American Recovery and Reinvestment Act
This national stimulus package was enacted by the 111th Congress and signed into law by President Barack Obama on February 17, 2009, to provide a stimulus to the U.S. economy in the wake of the current economic downturn. ARRA provides roughly $50 billion for transportation funding, with the ability to flex $26.6 billion to address a variety of pressing transportation needs including road and bridge repairs and investments in public transportation.
Details of the ARRA bill and its transportation elements may be found at:
- National Recovery Accountability and Transparency website: http://www.recovery.gov/
- Full text of the American Recovery and Reinvestment Act of 2009: http://frwebgate.access.gpo.gov/cgi-bin/getdoc.cgi?dbname=111_cong_bills&docid=f:h1enr.pdf
- Federal Highway Administration ARRA site: http://www.fhwa.dot.gov/economicrecovery/
- Federal Transit Administration ARRA site: http://www.fta.dot.gov/index_9440.html
- Links to individual State recovery sites: http://www.recovery.gov/?q=content/state-local-tribal-and-territorial-resources&mode=map
We are assisting Smart Growth America (SGA) – a coalition of national, state and local organizations working to improve the ways towns, cities, and metropolitan areas are planned and built – to work with states and cities to help shape how they spend their stimulus funds. The coalition includes many highly recognized national organizations advocating on behalf of historic preservation, the environment, farmland and open space preservation, neighborhood revitalization, and sustainable growth and transportation. http://www.smartgrowthamerica.org/
To affect state transportation spending decisions, SGA and its partner organizations advocate a greater understanding of how our country’s transportation network supports smart growth or sprawling development, and the long-term economic, environmental, and societal impacts of transportation policy decisions. State Departments of Transportation (DOTs), Metropolitan Planning Organizations (MPOs) and local communities all have a say in how and where federal transportation dollars are spent within their jurisdictions. Charlier Associates is assisting SGA and partners to create a closer alignment between transportation investments and an array of issues high on the public agenda — climate change, energy security, economic competitiveness, housing and community development — as a way to enhance sustainability and quality of life for all.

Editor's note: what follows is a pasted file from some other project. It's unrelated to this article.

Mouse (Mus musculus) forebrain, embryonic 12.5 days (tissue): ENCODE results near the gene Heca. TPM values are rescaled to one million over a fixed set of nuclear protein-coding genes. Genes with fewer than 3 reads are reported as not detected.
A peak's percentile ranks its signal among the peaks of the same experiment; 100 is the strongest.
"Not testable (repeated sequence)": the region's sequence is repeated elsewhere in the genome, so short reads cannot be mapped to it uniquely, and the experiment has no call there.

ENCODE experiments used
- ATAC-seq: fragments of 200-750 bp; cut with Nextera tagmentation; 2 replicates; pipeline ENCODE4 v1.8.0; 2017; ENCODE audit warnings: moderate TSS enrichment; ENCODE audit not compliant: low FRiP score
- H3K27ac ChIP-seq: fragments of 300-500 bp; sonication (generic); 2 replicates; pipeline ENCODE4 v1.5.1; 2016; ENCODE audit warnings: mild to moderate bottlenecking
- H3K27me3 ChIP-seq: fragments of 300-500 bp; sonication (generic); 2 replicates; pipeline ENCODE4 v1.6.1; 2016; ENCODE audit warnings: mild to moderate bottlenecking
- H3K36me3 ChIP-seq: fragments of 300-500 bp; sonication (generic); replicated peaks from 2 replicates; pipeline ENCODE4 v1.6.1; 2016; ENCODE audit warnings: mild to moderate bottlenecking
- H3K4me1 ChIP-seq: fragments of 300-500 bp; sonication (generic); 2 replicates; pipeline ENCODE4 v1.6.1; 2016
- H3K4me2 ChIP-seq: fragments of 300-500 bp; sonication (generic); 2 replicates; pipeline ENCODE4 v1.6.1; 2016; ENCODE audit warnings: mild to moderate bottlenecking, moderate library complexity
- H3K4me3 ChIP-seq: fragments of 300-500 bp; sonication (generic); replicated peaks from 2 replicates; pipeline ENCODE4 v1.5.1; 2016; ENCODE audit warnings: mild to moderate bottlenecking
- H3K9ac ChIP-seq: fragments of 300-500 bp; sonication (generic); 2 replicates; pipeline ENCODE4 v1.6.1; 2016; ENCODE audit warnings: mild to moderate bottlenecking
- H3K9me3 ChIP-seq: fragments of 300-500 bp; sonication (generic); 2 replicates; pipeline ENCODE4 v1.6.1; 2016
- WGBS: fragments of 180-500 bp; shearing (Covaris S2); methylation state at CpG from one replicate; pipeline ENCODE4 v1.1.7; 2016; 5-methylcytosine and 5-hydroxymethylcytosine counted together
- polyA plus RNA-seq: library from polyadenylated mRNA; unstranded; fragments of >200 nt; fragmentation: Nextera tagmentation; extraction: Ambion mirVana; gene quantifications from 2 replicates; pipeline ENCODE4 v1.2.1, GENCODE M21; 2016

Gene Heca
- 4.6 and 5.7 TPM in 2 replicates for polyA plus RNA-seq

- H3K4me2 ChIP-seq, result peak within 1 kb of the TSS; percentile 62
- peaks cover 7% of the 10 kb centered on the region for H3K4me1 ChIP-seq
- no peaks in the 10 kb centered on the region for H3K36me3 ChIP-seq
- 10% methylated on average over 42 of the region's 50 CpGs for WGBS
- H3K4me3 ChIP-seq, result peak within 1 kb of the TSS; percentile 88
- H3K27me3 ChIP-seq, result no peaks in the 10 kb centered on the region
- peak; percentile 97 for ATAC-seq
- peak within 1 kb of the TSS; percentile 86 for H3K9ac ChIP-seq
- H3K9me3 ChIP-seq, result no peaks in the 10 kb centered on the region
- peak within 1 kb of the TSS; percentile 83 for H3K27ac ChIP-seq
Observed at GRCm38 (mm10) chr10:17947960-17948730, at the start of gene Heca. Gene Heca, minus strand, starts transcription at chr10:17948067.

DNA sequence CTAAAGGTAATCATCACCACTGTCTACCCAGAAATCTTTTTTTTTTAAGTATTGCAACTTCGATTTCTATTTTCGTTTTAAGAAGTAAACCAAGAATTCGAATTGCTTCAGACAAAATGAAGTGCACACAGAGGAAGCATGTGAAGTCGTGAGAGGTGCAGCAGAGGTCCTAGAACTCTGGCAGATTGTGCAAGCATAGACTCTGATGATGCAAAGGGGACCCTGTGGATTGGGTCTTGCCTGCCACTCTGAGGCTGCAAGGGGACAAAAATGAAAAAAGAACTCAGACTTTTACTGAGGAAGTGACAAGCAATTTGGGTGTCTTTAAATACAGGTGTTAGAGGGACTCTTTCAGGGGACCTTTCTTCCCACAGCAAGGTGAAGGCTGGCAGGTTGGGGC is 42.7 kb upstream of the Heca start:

Key elements of our ongoing work for this effort include:
- Directly assisting seven partner states to launch and carry out a six-month campaign to shape stimulus spending and state DOT budget decisions. CAI staff worked directly with state partners to review draft DOT project lists and assemble good candidate projects to advocate for receiving ARRA funds.
- Contributing to the development of the report Spending the Stimulus: How Your State Can Put Thousands Back to Work by Jumpstarting a 21st Century Transportation System. This document outlines 20 project types in five main categories, with case study examples, that illustrate the breadth of investments that a state can make with the STP funds it receives through ARRA. The full report may be downloaded from http://stimulus.smartgrowthamerica.org/20ways
- Assisting the National Complete Streets Organization in identifying candidate complete street projects and those receiving funding under ARRA. http://www.completestreets.org/
- Tracking 1511 certified projects. Under ARRA, State and local governments and agencies must complete several certifications. Section 1511 attests to accountability and transparency through the proper vetting of projects, and the certification must be made and posted before funds may be received. A complete listing of project certifications to date, by state, can be found at http://testimony.ost.dot.gov/ARRAcerts/
- Conducting a line item analysis of 1511 certified projects for 37 states. Included research into individual projects to classify spending through June 15, 2009, according to five general categories of:
1. Roadway system preservation;
2. Roadway new capacity;
3. Non-motorized and related;
4. Transit and related; and
The full report summarizing our work, The States and The Stimulus: What their Transportation Spending Tells Us about Accountability (available below), was released on June 29th.